The goal is thus not to Nuk[e] the Echo Chamber, but to lower the excitation level of the media so that we return to a more normal amplification profile, where many stories are amplified up to the national level but no one story becomes the primary focus, unless it really deserves it.

Why Is Big Journalism So Excited?

To understand why Big Journalism acts the way it does, we must understand what motivates the whole appartus to lase stories. It is safe to assume there is no conspiracy but that it results from pressures common to all Big Journalism sources. I think the answer boils down to four mostly distinct issues:

  1. Concentration: A Big Media outlet puts out one story and it is immediately a big deal, relative to some schmoe like me breaking a story starting from scratch. Because its selection criteria are fundamentally flawed, these big institutions can pick up odd stories, which helps explain some of the stupider examples like the Summer of the Shark which had only loose basis in reality.
  2. Risk-aversion: Big companies become risk averse. In the context of the news, this means that a big company will preferentially run a story that already has legs over some news story that hasn't proven itself interesting. In terms of our metaphor, these groups of atoms are even more predisposed to emit an identical story then a smaller group would be.
  3. Money: A collection of a lot of little issues that all boil down to money. The purpose of a big media outlet is to convert human curiosity into money. Abstractly, we tend to be more interested in more stories about the news we've already heard, if we were interested to start with, which means we're more likely to watch news stories about stories that already have legs.

    Compare this to Hollywood, which is every bit as concentrated and risk-averse as Big Journalism, but where we don't want to see the exact same movie over and over again, or even "sequels" over and over again. This prevents the movie industry from lasing to the same extent that Journalism does. One of the mistakes that Hollywood makes, over and over again, is to fail to take this into account, which results in all those hordes of "me-too" movies that rarely do well. (Remember that the movie industry works on a much longer cycle then the media; years to make a movie, days or hours write a story. We do see bursts of similar movies over the course of a couple of years, but that's still only two or three cycles. The movie equivalent of the "Summer of the Shark" story would be making the exact same movie for 100+ cycles, which is 100 to 200 years.)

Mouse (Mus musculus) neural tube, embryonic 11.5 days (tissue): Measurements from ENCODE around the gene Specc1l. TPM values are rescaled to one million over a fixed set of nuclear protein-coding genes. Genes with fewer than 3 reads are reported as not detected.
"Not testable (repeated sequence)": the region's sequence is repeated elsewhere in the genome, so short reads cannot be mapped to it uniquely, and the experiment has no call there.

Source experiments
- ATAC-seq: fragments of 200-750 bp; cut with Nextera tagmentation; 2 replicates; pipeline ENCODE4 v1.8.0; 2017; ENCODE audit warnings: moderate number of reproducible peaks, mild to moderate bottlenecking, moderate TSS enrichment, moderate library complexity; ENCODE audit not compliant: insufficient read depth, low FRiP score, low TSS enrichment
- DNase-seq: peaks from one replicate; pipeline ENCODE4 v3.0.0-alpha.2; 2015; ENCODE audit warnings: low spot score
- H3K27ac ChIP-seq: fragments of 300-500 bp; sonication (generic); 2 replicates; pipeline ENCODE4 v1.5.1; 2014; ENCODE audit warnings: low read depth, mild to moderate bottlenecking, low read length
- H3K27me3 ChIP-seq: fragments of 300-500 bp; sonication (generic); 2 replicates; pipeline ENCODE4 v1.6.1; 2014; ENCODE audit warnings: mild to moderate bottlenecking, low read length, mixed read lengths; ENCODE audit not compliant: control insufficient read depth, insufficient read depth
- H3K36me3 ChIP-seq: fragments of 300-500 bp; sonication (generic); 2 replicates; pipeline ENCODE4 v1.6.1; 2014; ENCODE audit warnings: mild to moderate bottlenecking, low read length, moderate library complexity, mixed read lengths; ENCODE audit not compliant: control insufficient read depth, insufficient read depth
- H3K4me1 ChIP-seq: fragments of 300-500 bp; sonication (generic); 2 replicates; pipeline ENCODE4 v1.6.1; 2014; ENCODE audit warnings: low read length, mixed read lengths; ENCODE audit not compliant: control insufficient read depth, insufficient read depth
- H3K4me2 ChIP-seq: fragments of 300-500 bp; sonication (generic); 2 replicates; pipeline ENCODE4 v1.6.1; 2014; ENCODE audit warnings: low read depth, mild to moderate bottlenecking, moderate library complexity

Ferocious competition is pushing down the amount of money a company can sink into a story, so quality sinks as each journalist is allocated less time per story. These low quality stories are the ones that then get amplified. This same need to reduce expenses also renders these large companies incapable of responding to the vast amounts of feedback they receive because that requires expensive people that don't seem to add business value to the company.

    In a nutshell, money pressure causes the quality of the initial stories to be as low as possible, just like nearly every industry today. This is then amplified by the other two factors, combined with the fact that none of the other major outlets has the money to research a story more deeply when they can just repeat it, causes these low quality stories to dominate the discourse. (By "low quality", I mean all the side effects of not having much time to put the story together: Errors, misquotes, lack of context due to the journalist not having time to understand the story, and increasing pressure to just make things up as necessary.)

  4. Competition: Finally, there is competition for finite resources. There is only so much attention we have to give and so many ads or stories that can be sold. Combine this with the three factors above, and the "solution" to the competition problem is to yell the same things over and over again, as loudly as possible, with little time or incentive to put any work into improving the quality of the story or digging deeper.

Calming Journalism Down

Attack any of those four issues and you can calm journalism back down to a more normal state, which is what we're really looking for. One we can dismiss out of hand: there will always be competition as attention will always be a finite resource. But the other three might be manipulable.

Reducing risk aversion is theoretically possible... but not really since it's a "boil the ocean" approach. Everybody all at once must be willing to try new things, so many new things that Big Journalism perceives that they can make their money back by trying them, and there is a significant number of people who aren't really willing to try enough, all the time, to make this work. In fact, I'm not sure I'm willing; it's a lot to ask. If the Dot-Com bust taught us anything, it is to not rely on boiling the ocean.